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Dickens, Scrooge and the Victorian poor

A Christmas Carol

Facsimile title page from A Christmas CarolFacsimile title page of A Christmas Carol, first published 1843In Charles Dickens's famous story A Christmas Carol, two charitable gentlemen call upon the businessman Ebenezer Scrooge for a contribution to the annual Poor Box.

Despite the benevolence of their mission and the freezing mid-winter weather outside, his reaction to them is harsh and abrasive.

Scrooge receives their compassionate enquiry with exceedingly bad humour. 

He doesn't merely reject their solicitations, but repudiates any human concern for those suffering hunger and cold at Christmas:

"Are there no prisons?" asked Scrooge.

"Plenty of prisons," said the gentleman, laying down the pen again.

"And the Union workhouses?" demanded Scrooge. "Are they still in operation?"

"They are. Still," returned the gentleman, "I wish I could say they were not."

"The Treadmill and the Poor Law are in full vigour, then?" said Scrooge.

"Both very busy, sir."

"Oh! I was afraid, from what you said at first, that something had occurred to stop them in their useful course," said Scrooge ... Those who are badly off must go there."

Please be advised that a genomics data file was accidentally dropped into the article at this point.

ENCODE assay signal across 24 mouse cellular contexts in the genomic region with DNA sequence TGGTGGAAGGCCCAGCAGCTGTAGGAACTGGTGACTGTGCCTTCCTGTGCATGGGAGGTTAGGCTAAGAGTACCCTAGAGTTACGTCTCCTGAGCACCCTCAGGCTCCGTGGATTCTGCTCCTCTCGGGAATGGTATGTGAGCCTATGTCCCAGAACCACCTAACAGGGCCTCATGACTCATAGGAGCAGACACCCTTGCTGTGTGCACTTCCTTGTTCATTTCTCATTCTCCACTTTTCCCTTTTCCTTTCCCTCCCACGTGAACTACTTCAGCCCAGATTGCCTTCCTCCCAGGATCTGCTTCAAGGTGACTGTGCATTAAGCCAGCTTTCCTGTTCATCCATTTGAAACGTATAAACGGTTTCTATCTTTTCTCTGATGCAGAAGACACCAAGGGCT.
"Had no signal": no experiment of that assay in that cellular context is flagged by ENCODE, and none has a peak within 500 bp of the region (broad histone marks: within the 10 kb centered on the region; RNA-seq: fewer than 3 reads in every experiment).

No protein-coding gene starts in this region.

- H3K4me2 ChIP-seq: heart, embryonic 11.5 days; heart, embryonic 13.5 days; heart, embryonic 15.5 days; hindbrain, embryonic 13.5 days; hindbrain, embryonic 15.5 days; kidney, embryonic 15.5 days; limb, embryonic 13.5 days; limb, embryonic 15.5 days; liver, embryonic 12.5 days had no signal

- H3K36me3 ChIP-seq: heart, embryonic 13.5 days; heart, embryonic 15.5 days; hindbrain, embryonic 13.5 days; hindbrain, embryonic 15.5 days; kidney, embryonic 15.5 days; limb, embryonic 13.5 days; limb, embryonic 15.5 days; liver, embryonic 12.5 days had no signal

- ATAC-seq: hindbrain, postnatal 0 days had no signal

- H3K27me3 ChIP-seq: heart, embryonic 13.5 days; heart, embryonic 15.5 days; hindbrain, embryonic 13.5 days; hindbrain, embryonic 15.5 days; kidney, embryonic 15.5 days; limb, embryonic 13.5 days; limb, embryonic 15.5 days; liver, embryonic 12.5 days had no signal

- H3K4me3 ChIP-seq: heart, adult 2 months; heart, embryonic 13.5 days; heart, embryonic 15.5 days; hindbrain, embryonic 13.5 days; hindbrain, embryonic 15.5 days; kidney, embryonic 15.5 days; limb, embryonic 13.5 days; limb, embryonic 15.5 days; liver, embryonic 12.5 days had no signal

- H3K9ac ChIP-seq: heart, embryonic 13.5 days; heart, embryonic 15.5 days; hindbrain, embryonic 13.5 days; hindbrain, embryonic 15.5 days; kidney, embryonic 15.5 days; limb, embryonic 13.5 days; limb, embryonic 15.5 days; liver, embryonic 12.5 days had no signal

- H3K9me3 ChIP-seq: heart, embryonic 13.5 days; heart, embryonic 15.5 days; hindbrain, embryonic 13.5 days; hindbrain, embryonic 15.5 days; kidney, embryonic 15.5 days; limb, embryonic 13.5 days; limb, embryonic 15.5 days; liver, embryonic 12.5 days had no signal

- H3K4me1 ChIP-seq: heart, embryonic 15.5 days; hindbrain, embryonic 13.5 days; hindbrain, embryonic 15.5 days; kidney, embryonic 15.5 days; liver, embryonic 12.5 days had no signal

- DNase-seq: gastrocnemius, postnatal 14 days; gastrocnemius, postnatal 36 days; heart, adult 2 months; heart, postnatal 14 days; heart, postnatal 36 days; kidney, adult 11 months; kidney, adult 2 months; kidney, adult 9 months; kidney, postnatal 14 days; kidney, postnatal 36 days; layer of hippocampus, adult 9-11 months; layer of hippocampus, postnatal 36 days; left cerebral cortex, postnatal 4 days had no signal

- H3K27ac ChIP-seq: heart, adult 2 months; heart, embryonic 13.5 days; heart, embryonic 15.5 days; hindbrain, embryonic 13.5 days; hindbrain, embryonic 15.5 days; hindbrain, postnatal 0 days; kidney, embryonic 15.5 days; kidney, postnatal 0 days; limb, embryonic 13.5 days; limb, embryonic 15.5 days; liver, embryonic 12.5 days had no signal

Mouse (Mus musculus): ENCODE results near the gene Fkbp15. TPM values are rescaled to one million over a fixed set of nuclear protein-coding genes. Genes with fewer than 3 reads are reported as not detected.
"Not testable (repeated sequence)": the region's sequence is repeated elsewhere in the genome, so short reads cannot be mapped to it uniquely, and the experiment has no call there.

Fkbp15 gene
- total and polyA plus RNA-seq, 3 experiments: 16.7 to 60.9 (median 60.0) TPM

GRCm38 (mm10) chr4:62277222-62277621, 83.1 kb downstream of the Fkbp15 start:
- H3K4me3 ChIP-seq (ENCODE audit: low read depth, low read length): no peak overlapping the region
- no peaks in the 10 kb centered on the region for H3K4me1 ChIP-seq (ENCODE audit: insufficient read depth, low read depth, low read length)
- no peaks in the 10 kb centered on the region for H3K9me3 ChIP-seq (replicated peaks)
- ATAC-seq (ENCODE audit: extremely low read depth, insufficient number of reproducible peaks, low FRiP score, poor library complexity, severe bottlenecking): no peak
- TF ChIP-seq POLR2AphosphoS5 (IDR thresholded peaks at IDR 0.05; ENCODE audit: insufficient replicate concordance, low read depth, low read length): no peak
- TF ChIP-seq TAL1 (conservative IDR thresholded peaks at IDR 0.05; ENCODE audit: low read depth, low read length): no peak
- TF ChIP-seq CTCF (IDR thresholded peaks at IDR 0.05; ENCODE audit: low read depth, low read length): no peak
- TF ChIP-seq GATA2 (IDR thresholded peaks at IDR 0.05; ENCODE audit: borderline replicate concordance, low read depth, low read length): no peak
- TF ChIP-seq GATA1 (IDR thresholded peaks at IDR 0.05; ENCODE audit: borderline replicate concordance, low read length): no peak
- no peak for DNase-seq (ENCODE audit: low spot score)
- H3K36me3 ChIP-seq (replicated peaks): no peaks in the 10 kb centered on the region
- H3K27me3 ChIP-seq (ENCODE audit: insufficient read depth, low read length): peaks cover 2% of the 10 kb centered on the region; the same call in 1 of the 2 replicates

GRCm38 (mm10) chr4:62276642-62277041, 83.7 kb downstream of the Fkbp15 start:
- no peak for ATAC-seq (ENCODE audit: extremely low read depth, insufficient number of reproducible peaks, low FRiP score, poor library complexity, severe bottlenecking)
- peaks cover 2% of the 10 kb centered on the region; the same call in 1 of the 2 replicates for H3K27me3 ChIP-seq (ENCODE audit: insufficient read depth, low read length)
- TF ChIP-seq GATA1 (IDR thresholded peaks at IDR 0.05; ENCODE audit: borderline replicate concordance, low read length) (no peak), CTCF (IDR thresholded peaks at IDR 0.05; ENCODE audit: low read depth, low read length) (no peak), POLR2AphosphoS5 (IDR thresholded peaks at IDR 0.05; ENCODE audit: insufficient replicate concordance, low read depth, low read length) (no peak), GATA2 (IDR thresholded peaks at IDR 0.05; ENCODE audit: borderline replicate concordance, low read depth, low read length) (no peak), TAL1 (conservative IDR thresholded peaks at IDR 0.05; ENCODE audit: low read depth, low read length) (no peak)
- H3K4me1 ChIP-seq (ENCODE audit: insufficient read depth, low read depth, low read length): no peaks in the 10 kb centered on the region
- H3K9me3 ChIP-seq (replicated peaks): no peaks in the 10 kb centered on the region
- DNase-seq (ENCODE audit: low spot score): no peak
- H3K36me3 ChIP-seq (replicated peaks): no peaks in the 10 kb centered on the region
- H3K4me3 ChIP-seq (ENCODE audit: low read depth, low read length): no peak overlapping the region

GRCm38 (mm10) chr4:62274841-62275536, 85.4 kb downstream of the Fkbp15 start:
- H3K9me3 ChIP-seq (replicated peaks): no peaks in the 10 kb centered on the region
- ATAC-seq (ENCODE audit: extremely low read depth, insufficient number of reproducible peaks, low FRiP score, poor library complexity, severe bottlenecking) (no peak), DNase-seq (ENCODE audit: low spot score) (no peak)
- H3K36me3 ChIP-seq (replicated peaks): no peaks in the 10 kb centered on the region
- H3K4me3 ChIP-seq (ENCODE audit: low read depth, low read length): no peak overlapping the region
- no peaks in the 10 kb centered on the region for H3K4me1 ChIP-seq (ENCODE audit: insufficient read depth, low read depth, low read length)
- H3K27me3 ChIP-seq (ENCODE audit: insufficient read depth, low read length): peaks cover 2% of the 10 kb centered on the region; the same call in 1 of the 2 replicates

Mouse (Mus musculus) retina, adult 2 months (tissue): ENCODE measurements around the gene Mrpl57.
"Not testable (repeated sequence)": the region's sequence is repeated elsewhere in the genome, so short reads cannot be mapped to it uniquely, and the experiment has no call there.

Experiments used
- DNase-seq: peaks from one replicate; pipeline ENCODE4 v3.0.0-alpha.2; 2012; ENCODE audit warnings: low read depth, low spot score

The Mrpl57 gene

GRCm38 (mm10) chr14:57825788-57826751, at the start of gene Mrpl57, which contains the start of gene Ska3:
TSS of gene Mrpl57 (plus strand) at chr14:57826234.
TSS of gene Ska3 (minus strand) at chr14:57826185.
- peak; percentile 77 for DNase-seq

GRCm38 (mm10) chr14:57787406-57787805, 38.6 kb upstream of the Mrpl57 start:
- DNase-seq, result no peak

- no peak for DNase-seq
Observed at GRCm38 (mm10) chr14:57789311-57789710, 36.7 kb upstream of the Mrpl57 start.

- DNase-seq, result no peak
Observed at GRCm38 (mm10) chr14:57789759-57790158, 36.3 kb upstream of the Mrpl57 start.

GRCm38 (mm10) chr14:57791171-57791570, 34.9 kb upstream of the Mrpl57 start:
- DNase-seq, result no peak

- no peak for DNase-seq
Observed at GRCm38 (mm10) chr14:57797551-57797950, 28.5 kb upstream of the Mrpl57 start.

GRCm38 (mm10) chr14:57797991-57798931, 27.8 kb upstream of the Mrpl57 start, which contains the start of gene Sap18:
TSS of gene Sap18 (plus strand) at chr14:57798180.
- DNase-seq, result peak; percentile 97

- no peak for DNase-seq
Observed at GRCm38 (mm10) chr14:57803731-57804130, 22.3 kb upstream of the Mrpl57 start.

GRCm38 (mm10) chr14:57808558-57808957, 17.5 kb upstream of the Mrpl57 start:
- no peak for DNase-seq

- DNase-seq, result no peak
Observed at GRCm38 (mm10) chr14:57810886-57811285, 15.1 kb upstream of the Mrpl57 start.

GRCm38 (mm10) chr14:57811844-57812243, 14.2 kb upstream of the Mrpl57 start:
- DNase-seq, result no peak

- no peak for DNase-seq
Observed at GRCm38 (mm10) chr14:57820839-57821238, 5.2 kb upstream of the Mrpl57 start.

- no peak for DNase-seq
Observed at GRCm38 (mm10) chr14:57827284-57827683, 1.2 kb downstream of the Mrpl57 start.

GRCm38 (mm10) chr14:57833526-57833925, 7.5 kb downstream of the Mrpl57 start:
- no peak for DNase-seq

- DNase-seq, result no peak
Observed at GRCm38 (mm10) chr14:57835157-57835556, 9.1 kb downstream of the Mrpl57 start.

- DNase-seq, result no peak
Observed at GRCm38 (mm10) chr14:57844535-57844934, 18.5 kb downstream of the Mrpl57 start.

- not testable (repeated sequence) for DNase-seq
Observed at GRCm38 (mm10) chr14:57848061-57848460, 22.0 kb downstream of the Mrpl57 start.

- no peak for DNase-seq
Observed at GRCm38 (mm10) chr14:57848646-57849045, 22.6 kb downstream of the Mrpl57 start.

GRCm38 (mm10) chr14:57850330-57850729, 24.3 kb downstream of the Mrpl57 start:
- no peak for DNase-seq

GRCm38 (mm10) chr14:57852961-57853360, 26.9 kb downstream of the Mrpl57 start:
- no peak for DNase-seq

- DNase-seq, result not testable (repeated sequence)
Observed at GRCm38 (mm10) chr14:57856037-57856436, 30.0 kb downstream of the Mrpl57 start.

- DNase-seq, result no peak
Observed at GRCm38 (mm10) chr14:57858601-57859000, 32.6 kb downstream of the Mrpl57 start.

"Many can't go there; many would rather die".

"If they would rather die," said Scrooge, "they had better do it, and reduce the surplus population."

A Christmas Carol was the first of Dickens's Christmas books, written in 1843 for publication in time for the Christmas market. It was not a cheap book: beautifully produced for the genteel market, it sold at five shillings, equivalent to more than £20 today.

The entire decade of the 1840s was an era of great hardship and dearth, and indeed is still known as 'The Hungry Forties'. Dickens's story was designed to promote Christian goodwill, and to foster a kinder understanding of the hard lives of the working poor among the better-off reading public at a time of serious polarization between the social classes in Britain.

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